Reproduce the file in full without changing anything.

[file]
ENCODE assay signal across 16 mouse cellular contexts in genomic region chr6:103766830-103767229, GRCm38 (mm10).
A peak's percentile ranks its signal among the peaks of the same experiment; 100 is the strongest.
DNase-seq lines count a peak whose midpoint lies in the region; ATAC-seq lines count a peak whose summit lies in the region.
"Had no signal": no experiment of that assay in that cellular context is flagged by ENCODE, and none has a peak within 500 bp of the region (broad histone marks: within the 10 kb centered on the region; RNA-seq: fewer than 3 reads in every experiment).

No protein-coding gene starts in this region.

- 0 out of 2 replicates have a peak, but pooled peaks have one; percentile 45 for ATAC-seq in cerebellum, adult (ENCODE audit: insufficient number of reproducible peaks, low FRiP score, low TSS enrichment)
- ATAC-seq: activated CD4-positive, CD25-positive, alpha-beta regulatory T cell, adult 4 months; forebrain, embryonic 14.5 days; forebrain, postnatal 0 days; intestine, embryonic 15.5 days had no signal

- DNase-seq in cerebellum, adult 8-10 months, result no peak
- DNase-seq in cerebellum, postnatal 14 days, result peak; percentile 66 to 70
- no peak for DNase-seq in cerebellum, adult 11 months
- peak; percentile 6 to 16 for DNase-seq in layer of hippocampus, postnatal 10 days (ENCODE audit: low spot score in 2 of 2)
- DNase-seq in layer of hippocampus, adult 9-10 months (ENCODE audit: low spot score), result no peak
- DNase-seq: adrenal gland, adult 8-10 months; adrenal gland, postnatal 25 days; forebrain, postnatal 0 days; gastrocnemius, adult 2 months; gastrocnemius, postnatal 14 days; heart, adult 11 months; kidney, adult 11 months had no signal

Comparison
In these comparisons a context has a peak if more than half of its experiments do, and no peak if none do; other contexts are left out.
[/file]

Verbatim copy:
ENCODE assay signal across 16 mouse cellular contexts in genomic region chr6:103766830-103767229, GRCm38 (mm10).
A peak's percentile ranks its signal among the peaks of the same experiment; 100 is the strongest.
DNase-seq lines count a peak whose midpoint lies in the region; ATAC-seq lines count a peak whose summit lies in the region.
"Had no signal": no experiment of that assay in that cellular context is flagged by ENCODE, and none has a peak within 500 bp of the region (broad histone marks: within the 10 kb centered on the region; RNA-seq: fewer than 3 reads in every experiment).

No protein-coding gene starts in this region.

- 0 out of 2 replicates have a peak, but pooled peaks have one; percentile 45 for ATAC-seq in cerebellum, adult (ENCODE audit: insufficient number of reproducible peaks, low FRiP score, low TSS enrichment)
- ATAC-seq: activated CD4-positive, CD25-positive, alpha-beta regulatory T cell, adult 4 months; forebrain, embryonic 14.5 days; forebrain, postnatal 0 days; intestine, embryonic 15.5 days had no signal

- DNase-seq in cerebellum, adult 8-10 months, result no peak
- DNase-seq in cerebellum, postnatal 14 days, result peak; percentile 66 to 70
- no peak for DNase-seq in cerebellum, adult 11 months
- peak; percentile 6 to 16 for DNase-seq in layer of hippocampus, postnatal 10 days (ENCODE audit: low spot score in 2 of 2)
- DNase-seq in layer of hippocampus, adult 9-10 months (ENCODE audit: low spot score), result no peak
- DNase-seq: adrenal gland, adult 8-10 months; adrenal gland, postnatal 25 days; forebrain, postnatal 0 days; gastrocnemius, adult 2 months; gastrocnemius, postnatal 14 days; heart, adult 11 months; kidney, adult 11 months had no signal

Comparison
In these comparisons a context has a peak if more than half of its experiments do, and no peak if none do; other contexts are left out.